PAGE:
We've been away the past week or so. Our first part of our vacation 6/13-6/15 was in northern NJ visiting. We left from there to Port Clyde, ME on 6/16 - it took almost 9 hours with an hour's stop for lunch at Sturbridge. We stayed a night at Seaside Inn with dinner at the nearby Harpoon restaurant. The next morning we took the 10:30 am ferry, the Elizabeth Ann out to Port Clyde where we stayed at The Shining Sails. The ferry ride was about an hour and fortunately I was not too seasick. For $2 a bag, a pickup truck transported our bags to the inn.
Monhegan Island is about 10 miles out from the mainland and what struck me first was how it became such a tourist destination compared to the other closer islands like Hooper's Island. There were certainly a lot more that were more accessible and my guesses are:
1. The inhabitants of the islands own most of the land and have chosen not to become more dense. Certainly there are fewer houses on some of these islands than Monhegan which has a year round population of about 70.
2. There residents of these low population islands are wealthier and do not have to sell their land (hence increasing density).
The weather was showery, overcast and cool for most of our stay. It was the perfect weather for hikes and though we did not do all 17 miles of trails we did manage to get out the Whitehead and back through the meadow (lots of flies which K1 and K2 did not like), Lobster Cove to see the shipwrecked tugboat DT Sheridan (circa 1948) and to Pebble Beach to the seal ledges where we did get to see one (and maybe another swimming) seal on the rocks.
The room was a one bedroom apartment with a pull out sofa which I'm determined never to have to sleep on one again for any vacation. It had a kitchen/living room where the sofa was, which we used to make 2 dinners (pasta and sauce). We tried to get chicken from the store (the Carina) but they ran out - chicken's coming in on the late boat - they said. For some reason, it sounded funny. It would have been nice to have a microwave or a toaster and a broom to sweep out the sand but there was a vacuum cleaner in the closet in the hall. They also had pots and pans (some pots without covers) which were sufficient for our needs. No TV which was also okay but there was some WiFi which unfortunately was rather weak and sometimes I would lose connectivity completely.
There was a strong smell in the room that I could not place - either bleach or propane (the propane tanks were right outside) and fortunately I got used to it. There was a gas fireplace which was nice (and useful for drying clothes). The bathroom was shower stall only and fortunately neither K1 nor K2 minded. The bedroom had a queen bed which was comfortable when we got to sleep in it instead of K1 or K2.
All around are signs that water is scarce on Monhegan as well as to recycle since garbage disposal is expensive. Day trippers are encouraged to bring their garbage out with them. The Monhegan General store used only paper bags encouraged us to reuse. Pickup trucks and golf carts have right of way on the paths on Monhegan. There are no paved roads, no street lights and some houses for rent seem to claim proudly "No electricity".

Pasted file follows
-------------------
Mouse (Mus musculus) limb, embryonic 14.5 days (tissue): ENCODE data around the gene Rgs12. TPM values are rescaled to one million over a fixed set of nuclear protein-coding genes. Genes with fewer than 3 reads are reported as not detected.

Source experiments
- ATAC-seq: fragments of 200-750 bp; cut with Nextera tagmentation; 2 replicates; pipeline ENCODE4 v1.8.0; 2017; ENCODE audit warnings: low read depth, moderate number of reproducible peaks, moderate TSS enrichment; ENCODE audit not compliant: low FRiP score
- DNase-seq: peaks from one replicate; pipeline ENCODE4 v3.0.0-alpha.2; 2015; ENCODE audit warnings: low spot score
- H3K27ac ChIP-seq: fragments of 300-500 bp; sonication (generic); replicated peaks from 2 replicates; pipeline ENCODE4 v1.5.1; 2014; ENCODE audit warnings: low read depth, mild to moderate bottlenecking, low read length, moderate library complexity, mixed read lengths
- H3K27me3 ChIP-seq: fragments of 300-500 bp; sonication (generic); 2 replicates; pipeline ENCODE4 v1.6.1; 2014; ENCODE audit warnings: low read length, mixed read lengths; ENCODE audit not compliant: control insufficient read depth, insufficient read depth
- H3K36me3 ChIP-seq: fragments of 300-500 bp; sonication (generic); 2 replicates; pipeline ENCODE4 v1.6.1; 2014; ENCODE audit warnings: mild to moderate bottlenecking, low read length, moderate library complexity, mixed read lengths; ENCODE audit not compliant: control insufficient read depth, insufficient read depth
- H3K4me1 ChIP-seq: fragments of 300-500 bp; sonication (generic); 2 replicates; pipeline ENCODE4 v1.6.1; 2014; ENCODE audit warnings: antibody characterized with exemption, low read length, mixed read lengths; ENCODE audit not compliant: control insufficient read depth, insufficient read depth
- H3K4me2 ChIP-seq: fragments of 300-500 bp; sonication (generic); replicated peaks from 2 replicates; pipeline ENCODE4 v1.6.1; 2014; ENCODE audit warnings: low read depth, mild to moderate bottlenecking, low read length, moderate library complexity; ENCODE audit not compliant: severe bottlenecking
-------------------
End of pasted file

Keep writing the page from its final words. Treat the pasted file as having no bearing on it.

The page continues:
Breakfast was in the common room - continental breakfast so we did not expect too much - bagels, muffins (if we're there early enough), juice, coffee, cereals. There was a complaint on Tripadvisor about the breakfast and I guess I can see their point although the website was clear that it was not a hot breakfast. Perhaps the cereals could have been in some containers instead of the boxes but all in all I was fine with it.
The innkeeper John Murdock kept mostly to himself. He was releasing a CD that week we were there "Songs of the Sails" but his wife, Winnie spent some breakfasts talking to us. She was very pleasant and K1 and K2 helped her with the garden along with some other inn guests (Carroll and Connie) who seemed to know one another. (Connie was on the CD with John, I think). They were there for a wedding and the CD release (concert to benefit the Monhegan Church). The owners also had two cats which added to K1 and K2's contentment at being there.
There were only two dinner options on the island: the Island Inn which we went to on our last night (entrees $25-$40) the Trailing Yew (which was also a rooming house). The Monhegan House had not opened its dining room to the public yet although on it's website it said that it would come 6/27. There were several sandwich and grocery stores on the island - the Monhegan Store, Carina, Black Duck, Novelty and all seemed pricey. We bought a small box of Cheerios for over $5.00 and sandwiches were generally in the $7-$8 range. I was torn between feeling ripped off and a desire to support the locally owned stores.
Besides hiking, K1 and K2 met some other children who were on the island for the wedding. They tried to build a dam near the creek that ran into the beach and had a great time. They also liked Connie and Winnie and some other guests that we met and had a great time. Connie came down to the wharf to see us off and gave us some wildflowers to throw off the boat as it left the harbor. A symbol that we would return to Monhegan. Of course, K1 and K2 didn't want to throw the pretty flowers but we did. They were very sad we were leaving (first time I think and mostly because of the symbolism).